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Old 01-18-2008, 02:25 AM  
Too much time...
Join Date: May 2005
Posts: 1,194

I had a fragile solution that I used for a while a few years ago. I wrote a perl script that would connect to an FTP server and request a recursive directory listing of the server (anybody remember me adding that into the very first 6.0 release? hehe). If that failed because it wasn't supported or wasn't allowed it would manually walked the FTP creating the listing. I ended up putting a lot of work into making that latter case very efficient. It would compare the previous listing to what was on the server and eliminate listing directories whose timestamps matched that didn't have subdirectories (or whose local subdirs were excluded via a regex so you could make it ignore complete tags, etc). It also would just list directories without cwd into them and try to remember dirs that had permission issues before so if nothing had changed it would avoid trying them again. Finally, it would create the remote directory tree locally and copy matching files (like *.nfo, *.diz, etc) locally. I eventually wanted to make it a true mirror script where the copy feature could be to a remote machine but I never finished that bit.

I then created a simple search index based upon the local mirrors of the remote servers and sorted them by just the last directory name to get a name to location index. I also wanted to infer the release date of something from the paths and find a way to store everything in memory efficiently but didn't implement either.

The other piece of the puzzle I wanted was driving updates externally rather than on a timer for even faster updating. The timer event just checked a few dirs for changes so it was fast but this way it would catch rare changes as well. My solution was to request new and delete dir events from the ioftpd logfile that had been added since the last time it was checked and to watch messages in a spam channel. This combined with a periodic refresh to catch manually moved files/folders behind the FTPs back would seem to work well and couldn't hurt.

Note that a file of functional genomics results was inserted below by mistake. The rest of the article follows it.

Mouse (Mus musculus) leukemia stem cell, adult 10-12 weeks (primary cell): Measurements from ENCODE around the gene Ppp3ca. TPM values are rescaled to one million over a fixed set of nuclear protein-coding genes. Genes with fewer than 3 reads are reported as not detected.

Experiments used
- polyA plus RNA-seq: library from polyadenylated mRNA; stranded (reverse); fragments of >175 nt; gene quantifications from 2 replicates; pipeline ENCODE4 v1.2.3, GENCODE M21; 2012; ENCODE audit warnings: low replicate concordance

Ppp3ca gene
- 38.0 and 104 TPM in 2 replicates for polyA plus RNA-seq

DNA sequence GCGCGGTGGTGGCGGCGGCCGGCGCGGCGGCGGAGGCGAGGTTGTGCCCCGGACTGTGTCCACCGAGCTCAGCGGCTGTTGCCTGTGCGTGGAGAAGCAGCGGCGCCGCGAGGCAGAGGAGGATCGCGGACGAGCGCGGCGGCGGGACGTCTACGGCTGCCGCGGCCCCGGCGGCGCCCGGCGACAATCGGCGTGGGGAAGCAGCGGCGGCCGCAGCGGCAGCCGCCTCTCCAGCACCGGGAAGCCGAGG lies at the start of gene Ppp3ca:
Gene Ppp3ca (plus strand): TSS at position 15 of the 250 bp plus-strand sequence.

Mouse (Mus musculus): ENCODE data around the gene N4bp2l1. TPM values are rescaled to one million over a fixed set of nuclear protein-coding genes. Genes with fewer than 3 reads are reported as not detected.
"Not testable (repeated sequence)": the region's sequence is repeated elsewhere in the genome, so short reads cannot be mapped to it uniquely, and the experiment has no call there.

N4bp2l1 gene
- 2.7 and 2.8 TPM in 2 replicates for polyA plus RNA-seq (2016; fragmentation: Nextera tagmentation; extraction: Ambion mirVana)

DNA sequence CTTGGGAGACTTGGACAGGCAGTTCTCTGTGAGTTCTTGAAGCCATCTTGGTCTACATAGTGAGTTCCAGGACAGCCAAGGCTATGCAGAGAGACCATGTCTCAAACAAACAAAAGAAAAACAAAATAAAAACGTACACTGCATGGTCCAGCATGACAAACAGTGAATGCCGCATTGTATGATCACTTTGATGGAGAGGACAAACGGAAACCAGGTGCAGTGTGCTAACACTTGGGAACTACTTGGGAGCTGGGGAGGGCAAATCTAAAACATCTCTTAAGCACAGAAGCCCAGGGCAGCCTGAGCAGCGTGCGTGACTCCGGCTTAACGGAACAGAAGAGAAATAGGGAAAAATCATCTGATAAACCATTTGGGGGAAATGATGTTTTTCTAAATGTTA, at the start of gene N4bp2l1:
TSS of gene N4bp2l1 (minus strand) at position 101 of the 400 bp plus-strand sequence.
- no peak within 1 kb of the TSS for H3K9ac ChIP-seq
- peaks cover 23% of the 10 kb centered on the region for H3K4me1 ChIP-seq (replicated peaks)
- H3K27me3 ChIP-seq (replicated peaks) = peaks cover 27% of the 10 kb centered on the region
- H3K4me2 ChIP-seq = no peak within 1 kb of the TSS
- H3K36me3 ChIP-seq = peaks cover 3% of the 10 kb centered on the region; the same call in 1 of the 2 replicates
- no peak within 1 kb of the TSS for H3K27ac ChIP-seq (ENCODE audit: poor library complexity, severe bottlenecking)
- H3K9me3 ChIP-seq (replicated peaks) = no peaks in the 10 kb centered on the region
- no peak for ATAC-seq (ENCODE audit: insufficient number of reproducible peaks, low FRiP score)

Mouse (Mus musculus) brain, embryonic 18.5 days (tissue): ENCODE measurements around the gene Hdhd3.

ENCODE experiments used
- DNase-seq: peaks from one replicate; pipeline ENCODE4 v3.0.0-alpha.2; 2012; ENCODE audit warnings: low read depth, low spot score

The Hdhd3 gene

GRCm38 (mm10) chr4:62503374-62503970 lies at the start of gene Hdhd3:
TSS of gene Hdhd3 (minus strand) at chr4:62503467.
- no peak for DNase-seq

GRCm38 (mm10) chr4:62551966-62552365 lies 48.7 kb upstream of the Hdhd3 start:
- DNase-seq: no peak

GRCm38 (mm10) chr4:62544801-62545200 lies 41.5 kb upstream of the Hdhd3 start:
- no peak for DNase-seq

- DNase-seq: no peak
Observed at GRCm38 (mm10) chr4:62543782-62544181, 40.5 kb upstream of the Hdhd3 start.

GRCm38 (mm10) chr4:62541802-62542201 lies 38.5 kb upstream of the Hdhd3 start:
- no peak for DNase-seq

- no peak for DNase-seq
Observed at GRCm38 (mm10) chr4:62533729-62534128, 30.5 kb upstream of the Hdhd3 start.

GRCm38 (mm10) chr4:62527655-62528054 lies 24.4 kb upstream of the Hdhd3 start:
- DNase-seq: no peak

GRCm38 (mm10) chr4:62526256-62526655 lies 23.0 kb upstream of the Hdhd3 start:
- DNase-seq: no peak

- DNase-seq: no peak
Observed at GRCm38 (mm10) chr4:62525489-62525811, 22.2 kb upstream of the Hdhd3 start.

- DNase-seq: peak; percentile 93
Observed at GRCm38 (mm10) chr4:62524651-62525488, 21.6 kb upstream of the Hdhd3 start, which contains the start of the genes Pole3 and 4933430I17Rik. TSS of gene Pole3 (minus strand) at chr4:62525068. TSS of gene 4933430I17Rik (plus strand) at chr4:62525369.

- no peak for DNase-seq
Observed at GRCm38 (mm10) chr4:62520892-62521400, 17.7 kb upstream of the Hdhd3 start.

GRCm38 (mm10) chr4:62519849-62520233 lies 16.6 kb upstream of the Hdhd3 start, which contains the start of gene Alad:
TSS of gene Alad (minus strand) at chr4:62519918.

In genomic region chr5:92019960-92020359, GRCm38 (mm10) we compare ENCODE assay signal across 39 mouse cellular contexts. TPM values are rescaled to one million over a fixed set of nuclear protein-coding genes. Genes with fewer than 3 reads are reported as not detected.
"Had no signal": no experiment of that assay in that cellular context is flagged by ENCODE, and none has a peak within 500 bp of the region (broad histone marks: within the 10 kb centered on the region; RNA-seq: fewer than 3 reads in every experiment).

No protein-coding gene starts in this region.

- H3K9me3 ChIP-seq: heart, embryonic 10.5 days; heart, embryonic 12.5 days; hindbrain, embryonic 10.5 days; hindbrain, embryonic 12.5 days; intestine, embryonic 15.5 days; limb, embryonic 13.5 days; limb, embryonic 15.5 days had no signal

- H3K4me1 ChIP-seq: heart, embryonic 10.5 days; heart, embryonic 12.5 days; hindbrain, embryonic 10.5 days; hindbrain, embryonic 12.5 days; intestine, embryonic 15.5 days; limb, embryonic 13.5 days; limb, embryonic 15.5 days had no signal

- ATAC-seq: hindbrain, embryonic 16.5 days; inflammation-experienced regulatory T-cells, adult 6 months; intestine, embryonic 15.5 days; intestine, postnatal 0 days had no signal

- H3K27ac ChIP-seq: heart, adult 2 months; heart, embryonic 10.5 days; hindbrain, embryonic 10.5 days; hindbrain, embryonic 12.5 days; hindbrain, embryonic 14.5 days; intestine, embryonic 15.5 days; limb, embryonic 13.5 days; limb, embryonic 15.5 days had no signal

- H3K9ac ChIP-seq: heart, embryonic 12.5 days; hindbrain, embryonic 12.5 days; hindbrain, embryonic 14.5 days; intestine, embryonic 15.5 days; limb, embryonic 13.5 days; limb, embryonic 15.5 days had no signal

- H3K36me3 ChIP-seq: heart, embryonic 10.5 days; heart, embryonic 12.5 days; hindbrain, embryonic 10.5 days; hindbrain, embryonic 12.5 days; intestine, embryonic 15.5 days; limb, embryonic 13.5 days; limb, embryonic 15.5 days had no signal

I probably should dig that stuff up from a few years ago, but it makes a template for a solution for you as well. Use a similar tool that creates a full listing (which is actually cool because it could verify that dirs and files were the same across multiple FTPs), or use any mirroring script (there are many, and even includes things like SuperFlexibleFileSynchronizer) to duplicate the remote file system directory tree and then search that from a prepared listing such as generated from find in cygwin or a similar windows tool.

Neoxed's solution would work very well for cooperating sites. The idea being that each site updates the database with changes and runs around and double checks nobody moved anything every once in a while is a great way to do things since everything is pretty much already there and it could easily update 2 databases. If you added a way to support non-participating sites that would cover all the bases.
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